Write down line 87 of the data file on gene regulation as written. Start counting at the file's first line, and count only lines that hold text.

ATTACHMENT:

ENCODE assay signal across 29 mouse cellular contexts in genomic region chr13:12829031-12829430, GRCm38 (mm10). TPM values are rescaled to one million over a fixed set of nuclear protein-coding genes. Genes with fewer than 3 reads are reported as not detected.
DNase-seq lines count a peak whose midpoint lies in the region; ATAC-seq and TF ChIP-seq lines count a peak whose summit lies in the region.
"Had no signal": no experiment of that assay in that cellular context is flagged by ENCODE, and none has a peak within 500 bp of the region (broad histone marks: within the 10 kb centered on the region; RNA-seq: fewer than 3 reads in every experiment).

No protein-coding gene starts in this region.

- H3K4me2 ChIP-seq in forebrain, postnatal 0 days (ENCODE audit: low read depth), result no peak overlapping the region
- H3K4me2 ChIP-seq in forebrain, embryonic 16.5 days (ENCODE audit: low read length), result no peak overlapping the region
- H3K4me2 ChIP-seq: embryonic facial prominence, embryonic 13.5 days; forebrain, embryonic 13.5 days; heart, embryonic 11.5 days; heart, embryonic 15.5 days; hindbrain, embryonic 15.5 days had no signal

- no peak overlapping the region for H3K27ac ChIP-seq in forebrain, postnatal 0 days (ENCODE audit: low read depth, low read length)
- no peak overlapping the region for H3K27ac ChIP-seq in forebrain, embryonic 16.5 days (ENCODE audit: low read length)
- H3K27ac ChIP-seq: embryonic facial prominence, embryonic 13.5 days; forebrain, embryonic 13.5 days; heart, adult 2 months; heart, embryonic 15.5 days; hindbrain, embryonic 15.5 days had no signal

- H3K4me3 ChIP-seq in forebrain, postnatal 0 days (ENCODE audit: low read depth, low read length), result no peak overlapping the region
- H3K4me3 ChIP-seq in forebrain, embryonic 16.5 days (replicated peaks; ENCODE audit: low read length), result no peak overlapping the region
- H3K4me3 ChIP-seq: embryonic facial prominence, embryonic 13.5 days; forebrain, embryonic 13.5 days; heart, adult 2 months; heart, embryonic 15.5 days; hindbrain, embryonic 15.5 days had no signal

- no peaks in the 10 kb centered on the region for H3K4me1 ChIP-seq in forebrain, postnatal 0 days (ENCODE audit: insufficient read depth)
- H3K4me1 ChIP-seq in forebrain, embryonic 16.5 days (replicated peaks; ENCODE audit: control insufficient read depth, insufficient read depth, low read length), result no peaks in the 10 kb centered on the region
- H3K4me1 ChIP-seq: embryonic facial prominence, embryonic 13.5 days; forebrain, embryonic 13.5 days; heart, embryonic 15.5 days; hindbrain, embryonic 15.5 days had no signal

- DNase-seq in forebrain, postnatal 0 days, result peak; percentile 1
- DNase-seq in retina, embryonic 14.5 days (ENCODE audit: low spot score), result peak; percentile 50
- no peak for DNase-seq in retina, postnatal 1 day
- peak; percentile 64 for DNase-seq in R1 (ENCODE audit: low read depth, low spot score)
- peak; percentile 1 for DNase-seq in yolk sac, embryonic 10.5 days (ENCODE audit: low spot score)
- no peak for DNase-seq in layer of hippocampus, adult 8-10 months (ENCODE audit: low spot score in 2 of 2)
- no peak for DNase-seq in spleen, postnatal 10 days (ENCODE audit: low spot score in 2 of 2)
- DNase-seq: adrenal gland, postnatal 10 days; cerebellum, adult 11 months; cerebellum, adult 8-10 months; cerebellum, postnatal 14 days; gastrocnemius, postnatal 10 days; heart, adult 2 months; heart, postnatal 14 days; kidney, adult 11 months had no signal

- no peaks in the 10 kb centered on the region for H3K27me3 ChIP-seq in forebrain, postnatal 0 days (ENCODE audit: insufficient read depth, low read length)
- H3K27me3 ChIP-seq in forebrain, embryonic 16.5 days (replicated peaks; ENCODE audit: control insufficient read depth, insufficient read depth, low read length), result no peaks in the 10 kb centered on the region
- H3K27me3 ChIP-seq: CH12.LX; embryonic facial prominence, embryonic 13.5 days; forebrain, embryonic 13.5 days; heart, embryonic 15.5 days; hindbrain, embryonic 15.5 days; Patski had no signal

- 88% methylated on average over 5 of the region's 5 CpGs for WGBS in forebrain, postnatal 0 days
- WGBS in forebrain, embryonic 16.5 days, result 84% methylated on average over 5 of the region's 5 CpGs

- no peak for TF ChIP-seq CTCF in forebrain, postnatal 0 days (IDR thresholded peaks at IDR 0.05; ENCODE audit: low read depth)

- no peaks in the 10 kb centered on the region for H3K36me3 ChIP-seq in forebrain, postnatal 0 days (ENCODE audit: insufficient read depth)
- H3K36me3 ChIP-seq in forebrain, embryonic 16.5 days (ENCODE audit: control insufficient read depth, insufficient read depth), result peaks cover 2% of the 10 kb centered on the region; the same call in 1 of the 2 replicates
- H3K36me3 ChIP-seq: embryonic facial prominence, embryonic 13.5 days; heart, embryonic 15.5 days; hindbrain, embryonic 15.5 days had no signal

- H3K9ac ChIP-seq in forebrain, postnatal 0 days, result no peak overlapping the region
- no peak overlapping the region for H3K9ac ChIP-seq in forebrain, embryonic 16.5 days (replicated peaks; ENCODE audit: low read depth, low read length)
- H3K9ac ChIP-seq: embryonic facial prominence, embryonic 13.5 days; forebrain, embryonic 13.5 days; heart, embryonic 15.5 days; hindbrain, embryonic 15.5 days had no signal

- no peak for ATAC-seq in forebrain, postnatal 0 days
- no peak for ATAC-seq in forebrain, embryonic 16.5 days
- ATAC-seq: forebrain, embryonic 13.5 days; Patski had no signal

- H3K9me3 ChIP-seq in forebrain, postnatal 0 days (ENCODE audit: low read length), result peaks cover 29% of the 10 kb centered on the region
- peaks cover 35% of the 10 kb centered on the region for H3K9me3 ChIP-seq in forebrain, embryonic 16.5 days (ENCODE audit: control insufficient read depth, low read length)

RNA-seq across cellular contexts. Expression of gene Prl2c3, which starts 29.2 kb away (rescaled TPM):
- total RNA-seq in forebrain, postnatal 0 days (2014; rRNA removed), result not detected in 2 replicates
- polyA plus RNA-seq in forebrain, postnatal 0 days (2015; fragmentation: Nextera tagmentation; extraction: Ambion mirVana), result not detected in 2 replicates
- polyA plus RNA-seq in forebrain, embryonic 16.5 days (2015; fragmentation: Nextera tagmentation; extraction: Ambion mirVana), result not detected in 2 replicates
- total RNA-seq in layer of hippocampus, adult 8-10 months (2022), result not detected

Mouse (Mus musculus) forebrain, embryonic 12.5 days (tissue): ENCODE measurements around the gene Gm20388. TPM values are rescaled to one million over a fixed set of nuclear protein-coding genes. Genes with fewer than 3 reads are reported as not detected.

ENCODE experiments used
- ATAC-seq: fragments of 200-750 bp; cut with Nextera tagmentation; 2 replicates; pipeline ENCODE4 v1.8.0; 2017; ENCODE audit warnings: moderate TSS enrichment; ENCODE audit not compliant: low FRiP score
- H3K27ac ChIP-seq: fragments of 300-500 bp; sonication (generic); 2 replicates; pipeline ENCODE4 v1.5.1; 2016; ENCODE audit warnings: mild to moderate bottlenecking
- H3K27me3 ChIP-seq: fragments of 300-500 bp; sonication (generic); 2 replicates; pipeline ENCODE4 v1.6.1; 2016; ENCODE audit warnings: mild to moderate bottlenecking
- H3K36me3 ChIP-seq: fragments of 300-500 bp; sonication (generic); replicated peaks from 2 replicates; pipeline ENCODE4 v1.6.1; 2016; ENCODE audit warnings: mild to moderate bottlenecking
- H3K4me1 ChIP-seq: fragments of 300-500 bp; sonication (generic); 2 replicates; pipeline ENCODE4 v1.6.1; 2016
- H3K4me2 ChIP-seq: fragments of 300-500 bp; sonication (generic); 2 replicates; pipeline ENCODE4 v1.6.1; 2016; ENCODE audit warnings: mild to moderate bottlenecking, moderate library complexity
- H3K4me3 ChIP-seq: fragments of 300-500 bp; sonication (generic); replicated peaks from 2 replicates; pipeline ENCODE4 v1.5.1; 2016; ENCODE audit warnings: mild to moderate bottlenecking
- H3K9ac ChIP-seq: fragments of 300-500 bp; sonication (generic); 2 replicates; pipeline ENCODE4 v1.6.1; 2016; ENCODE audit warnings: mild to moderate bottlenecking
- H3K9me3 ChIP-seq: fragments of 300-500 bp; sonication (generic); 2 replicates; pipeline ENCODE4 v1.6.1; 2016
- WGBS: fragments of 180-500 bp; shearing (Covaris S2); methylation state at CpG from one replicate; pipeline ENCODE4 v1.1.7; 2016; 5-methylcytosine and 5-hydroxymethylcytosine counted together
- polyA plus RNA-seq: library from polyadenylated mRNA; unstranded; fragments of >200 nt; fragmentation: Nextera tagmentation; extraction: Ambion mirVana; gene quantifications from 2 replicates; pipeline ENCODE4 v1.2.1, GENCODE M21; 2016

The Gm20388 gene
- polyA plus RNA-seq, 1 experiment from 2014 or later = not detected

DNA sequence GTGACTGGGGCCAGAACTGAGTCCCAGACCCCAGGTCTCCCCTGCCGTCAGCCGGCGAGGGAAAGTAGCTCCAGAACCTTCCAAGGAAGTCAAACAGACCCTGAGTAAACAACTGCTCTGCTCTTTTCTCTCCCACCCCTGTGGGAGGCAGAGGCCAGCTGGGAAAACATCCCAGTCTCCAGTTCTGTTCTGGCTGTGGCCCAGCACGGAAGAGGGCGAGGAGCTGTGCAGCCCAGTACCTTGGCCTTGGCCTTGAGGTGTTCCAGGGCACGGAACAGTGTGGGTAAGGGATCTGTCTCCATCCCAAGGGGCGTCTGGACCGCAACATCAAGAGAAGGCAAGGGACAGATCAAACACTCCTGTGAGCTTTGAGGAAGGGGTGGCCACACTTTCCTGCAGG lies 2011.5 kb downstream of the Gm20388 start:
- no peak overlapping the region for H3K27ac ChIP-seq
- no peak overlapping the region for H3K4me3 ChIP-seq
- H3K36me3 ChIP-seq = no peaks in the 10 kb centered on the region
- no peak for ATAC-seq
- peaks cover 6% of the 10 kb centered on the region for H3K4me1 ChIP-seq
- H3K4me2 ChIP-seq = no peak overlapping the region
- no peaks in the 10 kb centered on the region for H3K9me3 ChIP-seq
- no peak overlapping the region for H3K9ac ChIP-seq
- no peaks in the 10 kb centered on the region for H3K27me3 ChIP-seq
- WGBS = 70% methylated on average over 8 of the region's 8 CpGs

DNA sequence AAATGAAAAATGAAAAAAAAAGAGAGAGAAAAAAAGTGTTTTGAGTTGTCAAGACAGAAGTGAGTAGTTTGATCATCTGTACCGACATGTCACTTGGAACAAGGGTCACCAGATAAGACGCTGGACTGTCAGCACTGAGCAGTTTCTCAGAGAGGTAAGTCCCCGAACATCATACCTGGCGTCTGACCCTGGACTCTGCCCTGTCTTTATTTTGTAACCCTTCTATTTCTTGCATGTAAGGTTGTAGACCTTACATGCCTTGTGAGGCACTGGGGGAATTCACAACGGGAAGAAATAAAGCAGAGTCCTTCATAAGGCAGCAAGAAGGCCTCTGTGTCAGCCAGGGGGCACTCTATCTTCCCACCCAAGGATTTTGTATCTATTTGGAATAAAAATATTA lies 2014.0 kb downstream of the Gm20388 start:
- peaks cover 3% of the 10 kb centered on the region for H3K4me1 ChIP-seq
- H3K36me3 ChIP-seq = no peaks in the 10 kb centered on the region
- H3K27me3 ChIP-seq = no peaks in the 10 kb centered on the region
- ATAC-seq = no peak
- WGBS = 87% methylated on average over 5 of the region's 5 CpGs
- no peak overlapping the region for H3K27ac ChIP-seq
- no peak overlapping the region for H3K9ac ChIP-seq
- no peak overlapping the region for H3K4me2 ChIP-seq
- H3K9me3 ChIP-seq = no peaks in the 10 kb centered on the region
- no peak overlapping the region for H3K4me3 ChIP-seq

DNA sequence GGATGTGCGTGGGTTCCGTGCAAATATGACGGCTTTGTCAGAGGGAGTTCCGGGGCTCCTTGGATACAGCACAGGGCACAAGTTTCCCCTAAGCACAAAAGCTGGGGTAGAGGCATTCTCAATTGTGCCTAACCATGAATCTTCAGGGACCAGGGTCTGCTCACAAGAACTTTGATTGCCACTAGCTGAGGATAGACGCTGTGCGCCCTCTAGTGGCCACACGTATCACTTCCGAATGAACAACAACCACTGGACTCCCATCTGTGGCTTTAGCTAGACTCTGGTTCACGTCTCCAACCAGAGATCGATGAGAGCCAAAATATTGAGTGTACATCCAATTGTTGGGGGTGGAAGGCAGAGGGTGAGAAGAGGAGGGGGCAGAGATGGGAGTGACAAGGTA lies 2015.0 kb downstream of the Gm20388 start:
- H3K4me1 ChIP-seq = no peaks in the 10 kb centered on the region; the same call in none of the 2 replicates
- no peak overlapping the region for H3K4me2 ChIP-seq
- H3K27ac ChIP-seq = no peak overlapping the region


- H3K27ac ChIP-seq = no peak overlapping the region